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Theodore Roosevelt (1858–1919).  New York.  1906.

Page 245
 
XIV. Recent History. 1860-1890.
 
  IN 1860 New York had over eight hundred thousand inhabitants. During the thirty years that have since passed, its population has nearly doubled. If the city limits were enlarged, like those of London and Chicago, so as to take in the suburbs, the population would amount to some three millions. Recently there has been a great territorial expansion northward, beyond the Haarlem, by the admission of what is known as the Annexed District. The growth of wealth has fully kept pace with the growth of population. The city is one of the two or three greatest commercial and manufacturing centers of the world.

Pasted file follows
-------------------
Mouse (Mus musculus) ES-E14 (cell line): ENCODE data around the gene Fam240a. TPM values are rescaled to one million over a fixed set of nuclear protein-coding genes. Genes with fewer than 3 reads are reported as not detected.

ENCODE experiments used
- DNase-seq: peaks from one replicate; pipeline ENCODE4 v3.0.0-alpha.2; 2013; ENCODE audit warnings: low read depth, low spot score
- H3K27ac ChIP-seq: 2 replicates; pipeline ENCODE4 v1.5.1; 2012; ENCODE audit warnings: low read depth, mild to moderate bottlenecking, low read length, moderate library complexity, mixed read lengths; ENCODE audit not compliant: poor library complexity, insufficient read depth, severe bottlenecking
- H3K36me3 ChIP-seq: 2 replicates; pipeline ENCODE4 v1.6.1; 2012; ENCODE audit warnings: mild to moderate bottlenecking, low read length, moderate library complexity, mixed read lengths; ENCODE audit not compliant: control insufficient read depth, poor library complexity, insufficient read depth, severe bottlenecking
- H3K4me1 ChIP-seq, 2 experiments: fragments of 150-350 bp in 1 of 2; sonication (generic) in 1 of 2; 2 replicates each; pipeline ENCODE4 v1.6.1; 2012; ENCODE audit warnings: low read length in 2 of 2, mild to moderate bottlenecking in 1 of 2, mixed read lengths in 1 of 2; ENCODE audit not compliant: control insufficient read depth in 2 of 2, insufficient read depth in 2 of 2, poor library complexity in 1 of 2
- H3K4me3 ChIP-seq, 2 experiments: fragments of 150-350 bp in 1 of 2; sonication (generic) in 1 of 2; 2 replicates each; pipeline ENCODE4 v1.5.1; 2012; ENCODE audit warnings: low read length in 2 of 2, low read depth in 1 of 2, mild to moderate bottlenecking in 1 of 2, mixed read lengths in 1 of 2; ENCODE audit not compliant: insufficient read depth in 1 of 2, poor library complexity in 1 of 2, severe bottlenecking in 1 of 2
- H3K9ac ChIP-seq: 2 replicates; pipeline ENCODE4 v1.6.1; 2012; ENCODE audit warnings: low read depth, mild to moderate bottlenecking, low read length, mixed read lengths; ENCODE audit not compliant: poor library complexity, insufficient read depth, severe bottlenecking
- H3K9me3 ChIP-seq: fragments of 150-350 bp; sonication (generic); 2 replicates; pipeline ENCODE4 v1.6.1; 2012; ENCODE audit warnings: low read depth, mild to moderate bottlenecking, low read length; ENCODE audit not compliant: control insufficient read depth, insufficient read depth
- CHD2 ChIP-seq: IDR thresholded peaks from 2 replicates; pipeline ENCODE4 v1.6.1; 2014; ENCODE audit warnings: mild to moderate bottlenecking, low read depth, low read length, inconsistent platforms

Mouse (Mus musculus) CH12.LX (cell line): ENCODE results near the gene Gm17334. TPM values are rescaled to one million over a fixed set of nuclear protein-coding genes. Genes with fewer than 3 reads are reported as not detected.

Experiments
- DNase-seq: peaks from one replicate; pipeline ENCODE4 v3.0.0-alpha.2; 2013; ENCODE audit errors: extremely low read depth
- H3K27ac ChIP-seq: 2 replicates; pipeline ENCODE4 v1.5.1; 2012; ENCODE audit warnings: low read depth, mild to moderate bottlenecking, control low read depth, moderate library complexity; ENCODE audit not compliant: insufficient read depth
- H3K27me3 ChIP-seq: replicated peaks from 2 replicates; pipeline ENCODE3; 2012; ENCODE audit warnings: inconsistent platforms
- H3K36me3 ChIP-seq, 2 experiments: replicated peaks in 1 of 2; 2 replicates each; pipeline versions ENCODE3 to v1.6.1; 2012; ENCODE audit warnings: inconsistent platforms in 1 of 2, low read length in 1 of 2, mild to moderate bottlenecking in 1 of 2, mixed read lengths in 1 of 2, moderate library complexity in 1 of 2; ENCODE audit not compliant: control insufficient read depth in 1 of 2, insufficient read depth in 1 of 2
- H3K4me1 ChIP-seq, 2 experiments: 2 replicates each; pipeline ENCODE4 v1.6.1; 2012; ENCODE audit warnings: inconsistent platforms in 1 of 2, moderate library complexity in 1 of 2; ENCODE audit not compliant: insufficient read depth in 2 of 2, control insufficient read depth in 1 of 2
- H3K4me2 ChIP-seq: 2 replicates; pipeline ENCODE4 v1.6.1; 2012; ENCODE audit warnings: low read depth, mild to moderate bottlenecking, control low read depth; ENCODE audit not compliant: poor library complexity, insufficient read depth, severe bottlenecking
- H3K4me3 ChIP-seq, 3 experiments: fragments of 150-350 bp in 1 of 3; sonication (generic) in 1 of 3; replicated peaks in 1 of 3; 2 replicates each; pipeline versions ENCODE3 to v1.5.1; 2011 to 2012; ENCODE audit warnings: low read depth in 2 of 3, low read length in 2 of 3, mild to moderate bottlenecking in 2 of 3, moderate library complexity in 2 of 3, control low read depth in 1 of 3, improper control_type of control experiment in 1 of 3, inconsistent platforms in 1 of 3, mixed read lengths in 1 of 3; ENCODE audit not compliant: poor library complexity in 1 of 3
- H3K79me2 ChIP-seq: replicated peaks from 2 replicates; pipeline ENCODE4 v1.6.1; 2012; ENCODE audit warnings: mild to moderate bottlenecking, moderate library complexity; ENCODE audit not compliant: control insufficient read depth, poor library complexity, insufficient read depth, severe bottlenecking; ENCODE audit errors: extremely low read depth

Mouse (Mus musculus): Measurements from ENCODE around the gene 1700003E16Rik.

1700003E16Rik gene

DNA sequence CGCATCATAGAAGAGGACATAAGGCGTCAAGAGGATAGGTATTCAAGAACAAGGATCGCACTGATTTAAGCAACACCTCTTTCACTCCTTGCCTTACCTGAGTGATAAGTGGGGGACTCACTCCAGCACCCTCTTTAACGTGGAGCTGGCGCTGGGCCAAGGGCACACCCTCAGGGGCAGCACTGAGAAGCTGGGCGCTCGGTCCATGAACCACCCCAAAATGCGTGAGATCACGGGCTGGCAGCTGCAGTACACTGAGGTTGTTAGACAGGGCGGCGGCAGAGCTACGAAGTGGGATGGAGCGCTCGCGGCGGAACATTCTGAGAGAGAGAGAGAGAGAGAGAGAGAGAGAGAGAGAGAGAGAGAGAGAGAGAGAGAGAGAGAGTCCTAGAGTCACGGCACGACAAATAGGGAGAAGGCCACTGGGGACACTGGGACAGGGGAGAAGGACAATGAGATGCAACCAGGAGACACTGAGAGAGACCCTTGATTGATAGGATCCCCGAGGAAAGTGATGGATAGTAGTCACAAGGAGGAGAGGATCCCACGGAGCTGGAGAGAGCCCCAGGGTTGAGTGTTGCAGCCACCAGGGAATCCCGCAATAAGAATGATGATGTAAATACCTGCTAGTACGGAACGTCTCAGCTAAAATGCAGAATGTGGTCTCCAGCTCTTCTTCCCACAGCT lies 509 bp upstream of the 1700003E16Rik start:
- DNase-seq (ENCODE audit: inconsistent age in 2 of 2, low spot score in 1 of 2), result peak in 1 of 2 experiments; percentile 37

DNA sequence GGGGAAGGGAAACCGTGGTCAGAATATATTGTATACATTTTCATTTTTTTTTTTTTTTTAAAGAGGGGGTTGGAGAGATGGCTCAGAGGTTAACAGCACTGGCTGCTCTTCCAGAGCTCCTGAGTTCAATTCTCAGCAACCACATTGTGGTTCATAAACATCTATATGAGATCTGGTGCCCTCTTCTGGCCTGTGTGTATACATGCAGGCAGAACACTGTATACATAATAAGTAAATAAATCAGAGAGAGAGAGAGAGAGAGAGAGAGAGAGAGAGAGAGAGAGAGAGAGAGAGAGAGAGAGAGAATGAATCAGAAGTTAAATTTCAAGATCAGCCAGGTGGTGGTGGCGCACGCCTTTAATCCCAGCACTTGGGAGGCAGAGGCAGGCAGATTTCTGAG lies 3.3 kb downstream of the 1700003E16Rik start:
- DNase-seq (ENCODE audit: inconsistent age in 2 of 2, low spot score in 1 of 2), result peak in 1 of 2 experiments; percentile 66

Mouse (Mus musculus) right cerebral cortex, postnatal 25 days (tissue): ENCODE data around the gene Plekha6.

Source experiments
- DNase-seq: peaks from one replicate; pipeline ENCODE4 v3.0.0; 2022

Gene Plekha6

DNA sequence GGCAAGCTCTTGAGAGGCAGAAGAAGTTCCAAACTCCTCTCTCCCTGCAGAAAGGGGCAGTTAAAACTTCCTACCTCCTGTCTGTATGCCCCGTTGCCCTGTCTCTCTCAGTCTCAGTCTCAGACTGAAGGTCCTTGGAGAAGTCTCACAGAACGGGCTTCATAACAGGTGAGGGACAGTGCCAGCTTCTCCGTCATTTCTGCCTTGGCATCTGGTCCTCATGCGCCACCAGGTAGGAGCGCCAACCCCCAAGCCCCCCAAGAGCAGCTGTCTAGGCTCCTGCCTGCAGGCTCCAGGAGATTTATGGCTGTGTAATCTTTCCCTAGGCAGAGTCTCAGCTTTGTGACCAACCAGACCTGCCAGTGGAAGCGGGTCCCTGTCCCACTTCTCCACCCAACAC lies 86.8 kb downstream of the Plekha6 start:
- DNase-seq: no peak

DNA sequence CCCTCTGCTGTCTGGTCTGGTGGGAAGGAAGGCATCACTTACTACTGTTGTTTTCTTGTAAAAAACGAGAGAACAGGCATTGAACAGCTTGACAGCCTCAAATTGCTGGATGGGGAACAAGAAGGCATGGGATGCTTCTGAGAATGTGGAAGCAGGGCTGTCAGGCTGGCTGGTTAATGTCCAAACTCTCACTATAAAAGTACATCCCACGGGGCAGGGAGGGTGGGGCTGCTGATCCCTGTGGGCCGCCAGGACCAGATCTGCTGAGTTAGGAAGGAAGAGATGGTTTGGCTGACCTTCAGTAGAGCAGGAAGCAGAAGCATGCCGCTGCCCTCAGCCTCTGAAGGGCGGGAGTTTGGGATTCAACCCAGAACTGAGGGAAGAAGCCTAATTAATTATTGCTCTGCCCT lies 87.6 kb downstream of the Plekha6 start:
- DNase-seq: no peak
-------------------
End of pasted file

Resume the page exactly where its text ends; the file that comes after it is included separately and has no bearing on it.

The ten years between 1860 and 1870 form the worst decade in the city’s political annals, although the somber picture is relieved by touches of splendid heroism, martial prowess, and civic devotion. At the outbreak of the Civil War the city was—as it has since continued to be—the stronghold of the Democratic party in the North; and unfortunately, during the Rebellion, while the Democratic party contained many of the loyal, it also contained all of the disloyal, elements. A Democratic victory at the polls, hardly, if at all,

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